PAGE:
CANADALAND’s Position On A Government Bailout For The News Business

The Liberal government has contracted a think tank called the Public Policy Group to research the possibility of providing subsidies or other considerations to the collapsing news industry.

CANADALAND accepted an invitation to participate in the research project by attending a roundtable discussion between media owners. We were also asked to provide a written statement articulating our position on the proposals discussed. Here’s what we sent them:

Dear Public Policy Forum,

At the request of Taylor Owen, the following is a statement of our position on the possibility of public policy intervention in the Canadian news industry.

I am the publisher of CANADALAND, a small digital news organization that specializes in podcasts. Podcasts drive our revenue. We sell advertising on our podcasts, and we direct listeners to our crowdfunding page largely through our podcasts.

We produce the most popular Canadian podcasts for Canadian listeners. Our shows are focused exclusively on Canadian topics, with an emphasis on media, policy, culture, and public life. We do original and investigative reporting and have broken many national news stories in the few years we’ve been around.

Increasingly, we have competition: the Globe and Mail just launched a podcast. The CBC has many and sells ads to the same companies we do. Maclean’s, The Toronto Star, The National Post, The Walrus: all of them have dabbled in podcasts or are currently publishing competing podcasts.

We welcome the competition. Canadian advertisers are still largely in the dark about the medium and there are plenty of listeners to go around. New entrants could evolve the medium and help establish podcasts as an industry in Canada, as it is now in the US and abroad. Many legacy media podcasts, most notably the CBC’s, pre-date our launch, and we rose above them by virtue of our content. On an even playing field, we are winning.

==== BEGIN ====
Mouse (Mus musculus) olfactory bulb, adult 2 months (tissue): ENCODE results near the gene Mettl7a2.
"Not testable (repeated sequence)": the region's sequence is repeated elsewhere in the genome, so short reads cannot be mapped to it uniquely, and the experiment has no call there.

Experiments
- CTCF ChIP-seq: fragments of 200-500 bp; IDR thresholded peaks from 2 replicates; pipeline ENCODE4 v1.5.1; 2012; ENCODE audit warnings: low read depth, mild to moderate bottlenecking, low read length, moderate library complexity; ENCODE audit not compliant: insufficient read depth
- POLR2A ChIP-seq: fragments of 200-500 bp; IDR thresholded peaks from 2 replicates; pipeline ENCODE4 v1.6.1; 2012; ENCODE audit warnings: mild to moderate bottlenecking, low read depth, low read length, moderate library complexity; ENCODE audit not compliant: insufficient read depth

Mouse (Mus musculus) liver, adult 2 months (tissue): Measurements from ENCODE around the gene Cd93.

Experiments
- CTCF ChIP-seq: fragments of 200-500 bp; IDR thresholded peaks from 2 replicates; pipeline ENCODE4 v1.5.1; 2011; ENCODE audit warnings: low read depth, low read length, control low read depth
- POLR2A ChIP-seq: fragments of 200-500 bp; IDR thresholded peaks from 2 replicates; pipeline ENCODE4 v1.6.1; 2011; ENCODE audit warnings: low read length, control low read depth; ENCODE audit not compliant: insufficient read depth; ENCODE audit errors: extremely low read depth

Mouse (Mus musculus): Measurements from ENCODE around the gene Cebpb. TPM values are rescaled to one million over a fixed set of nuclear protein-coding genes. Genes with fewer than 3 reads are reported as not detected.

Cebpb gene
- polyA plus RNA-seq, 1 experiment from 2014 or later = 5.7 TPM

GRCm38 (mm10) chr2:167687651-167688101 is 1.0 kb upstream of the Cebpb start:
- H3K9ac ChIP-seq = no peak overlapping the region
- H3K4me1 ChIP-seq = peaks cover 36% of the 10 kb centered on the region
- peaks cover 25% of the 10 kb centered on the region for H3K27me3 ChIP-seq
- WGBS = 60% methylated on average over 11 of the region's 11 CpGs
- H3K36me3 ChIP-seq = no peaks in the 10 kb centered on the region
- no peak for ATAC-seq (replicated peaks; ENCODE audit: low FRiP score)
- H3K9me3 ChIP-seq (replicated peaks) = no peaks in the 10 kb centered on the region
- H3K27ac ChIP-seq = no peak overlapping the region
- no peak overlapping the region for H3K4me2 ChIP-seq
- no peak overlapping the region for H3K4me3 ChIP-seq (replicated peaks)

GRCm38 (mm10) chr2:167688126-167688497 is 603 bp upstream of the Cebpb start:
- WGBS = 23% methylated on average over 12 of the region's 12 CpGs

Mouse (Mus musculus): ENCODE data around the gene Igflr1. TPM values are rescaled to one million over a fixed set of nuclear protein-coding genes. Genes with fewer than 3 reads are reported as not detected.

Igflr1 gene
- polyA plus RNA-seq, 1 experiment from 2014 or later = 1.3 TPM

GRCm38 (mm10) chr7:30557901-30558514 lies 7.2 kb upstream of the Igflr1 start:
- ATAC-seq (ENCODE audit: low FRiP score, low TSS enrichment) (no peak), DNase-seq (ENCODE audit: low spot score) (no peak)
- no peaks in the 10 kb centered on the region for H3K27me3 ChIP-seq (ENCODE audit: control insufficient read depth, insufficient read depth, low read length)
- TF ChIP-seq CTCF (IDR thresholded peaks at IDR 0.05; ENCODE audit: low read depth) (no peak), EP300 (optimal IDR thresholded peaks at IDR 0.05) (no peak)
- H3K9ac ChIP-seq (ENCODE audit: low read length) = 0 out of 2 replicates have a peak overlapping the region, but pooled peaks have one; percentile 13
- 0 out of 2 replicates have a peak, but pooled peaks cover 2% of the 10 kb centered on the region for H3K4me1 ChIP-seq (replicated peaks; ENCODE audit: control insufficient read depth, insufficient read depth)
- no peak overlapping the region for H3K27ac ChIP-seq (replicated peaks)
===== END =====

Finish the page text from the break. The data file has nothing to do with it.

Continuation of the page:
What we do not welcome is government subsidies for our competitors. Too often in Canada, tax breaks, funding and other programs intended to help small startups and innovators like ourselves get hijacked by legacy players. It’s a trivial matter for a newspaper to launch a digital lab or project for the sole purpose of tapping these funds, leveraging their brand and status to take the lion’s share of the subsidies. At this point, with their efforts underwritten by the government, our competitors could conceivably undercut us on advertising rates and push our revenues down to the point where we would no longer be profitable. We run our organization on a budget lower than the annual salary of one top Postmedia or CBC executive. As sustainable as we are, we are also vulnerable to market interference.

In short, we are asking that no subsidies or considerations of any kind be made available to Canada’s legacy news organizations.

We support the removal of obstacles preventing philanthropic organizations from practicing journalism.

We support a review of the CBC’s mandate and support a prohibition of advertising on CBC’s podcasts and other digital content.

We take no position on the creation of subsidies directed exclusively to benefit legitimately independent small digital media companies.

I will point out that we do not ask for or expect subsidies for CANADALAND.


Jesse Brown



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